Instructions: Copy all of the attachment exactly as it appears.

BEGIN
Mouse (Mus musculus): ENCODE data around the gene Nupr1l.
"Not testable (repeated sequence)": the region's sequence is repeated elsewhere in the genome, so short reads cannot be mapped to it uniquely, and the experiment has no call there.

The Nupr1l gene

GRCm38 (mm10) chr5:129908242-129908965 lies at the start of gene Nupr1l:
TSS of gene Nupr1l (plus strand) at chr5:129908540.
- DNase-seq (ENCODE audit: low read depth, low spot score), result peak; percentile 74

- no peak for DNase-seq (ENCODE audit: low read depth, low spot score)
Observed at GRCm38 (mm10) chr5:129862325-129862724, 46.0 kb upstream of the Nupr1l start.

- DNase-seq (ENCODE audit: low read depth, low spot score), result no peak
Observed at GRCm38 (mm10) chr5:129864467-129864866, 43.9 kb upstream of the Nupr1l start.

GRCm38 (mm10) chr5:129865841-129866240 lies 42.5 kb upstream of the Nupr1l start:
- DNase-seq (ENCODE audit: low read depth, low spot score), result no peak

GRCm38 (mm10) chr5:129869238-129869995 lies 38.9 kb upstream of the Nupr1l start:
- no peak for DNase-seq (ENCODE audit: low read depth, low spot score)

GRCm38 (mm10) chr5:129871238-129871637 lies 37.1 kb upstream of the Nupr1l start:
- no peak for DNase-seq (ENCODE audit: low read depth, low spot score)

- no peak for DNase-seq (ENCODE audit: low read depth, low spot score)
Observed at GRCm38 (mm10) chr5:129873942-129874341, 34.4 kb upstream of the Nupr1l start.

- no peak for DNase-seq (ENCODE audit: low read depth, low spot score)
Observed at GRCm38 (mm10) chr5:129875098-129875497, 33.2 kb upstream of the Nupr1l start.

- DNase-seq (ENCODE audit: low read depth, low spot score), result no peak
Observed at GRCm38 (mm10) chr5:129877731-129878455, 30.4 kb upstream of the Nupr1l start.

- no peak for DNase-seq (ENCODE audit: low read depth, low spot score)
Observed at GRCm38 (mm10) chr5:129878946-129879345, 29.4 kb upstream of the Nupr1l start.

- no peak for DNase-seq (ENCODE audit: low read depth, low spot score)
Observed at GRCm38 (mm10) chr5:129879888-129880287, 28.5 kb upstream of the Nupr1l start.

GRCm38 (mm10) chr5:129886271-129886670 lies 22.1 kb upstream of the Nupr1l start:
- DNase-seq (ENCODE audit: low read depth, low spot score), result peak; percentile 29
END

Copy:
Mouse (Mus musculus): ENCODE data around the gene Nupr1l.
"Not testable (repeated sequence)": the region's sequence is repeated elsewhere in the genome, so short reads cannot be mapped to it uniquely, and the experiment has no call there.

The Nupr1l gene

GRCm38 (mm10) chr5:129908242-129908965 lies at the start of gene Nupr1l:
TSS of gene Nupr1l (plus strand) at chr5:129908540.
- DNase-seq (ENCODE audit: low read depth, low spot score), result peak; percentile 74

- no peak for DNase-seq (ENCODE audit: low read depth, low spot score)
Observed at GRCm38 (mm10) chr5:129862325-129862724, 46.0 kb upstream of the Nupr1l start.

- DNase-seq (ENCODE audit: low read depth, low spot score), result no peak
Observed at GRCm38 (mm10) chr5:129864467-129864866, 43.9 kb upstream of the Nupr1l start.

GRCm38 (mm10) chr5:129865841-129866240 lies 42.5 kb upstream of the Nupr1l start:
- DNase-seq (ENCODE audit: low read depth, low spot score), result no peak

GRCm38 (mm10) chr5:129869238-129869995 lies 38.9 kb upstream of the Nupr1l start:
- no peak for DNase-seq (ENCODE audit: low read depth, low spot score)

GRCm38 (mm10) chr5:129871238-129871637 lies 37.1 kb upstream of the Nupr1l start:
- no peak for DNase-seq (ENCODE audit: low read depth, low spot score)

- no peak for DNase-seq (ENCODE audit: low read depth, low spot score)
Observed at GRCm38 (mm10) chr5:129873942-129874341, 34.4 kb upstream of the Nupr1l start.

- no peak for DNase-seq (ENCODE audit: low read depth, low spot score)
Observed at GRCm38 (mm10) chr5:129875098-129875497, 33.2 kb upstream of the Nupr1l start.

- DNase-seq (ENCODE audit: low read depth, low spot score), result no peak
Observed at GRCm38 (mm10) chr5:129877731-129878455, 30.4 kb upstream of the Nupr1l start.

- no peak for DNase-seq (ENCODE audit: low read depth, low spot score)
Observed at GRCm38 (mm10) chr5:129878946-129879345, 29.4 kb upstream of the Nupr1l start.

- no peak for DNase-seq (ENCODE audit: low read depth, low spot score)
Observed at GRCm38 (mm10) chr5:129879888-129880287, 28.5 kb upstream of the Nupr1l start.

GRCm38 (mm10) chr5:129886271-129886670 lies 22.1 kb upstream of the Nupr1l start:
- DNase-seq (ENCODE audit: low read depth, low spot score), result peak; percentile 29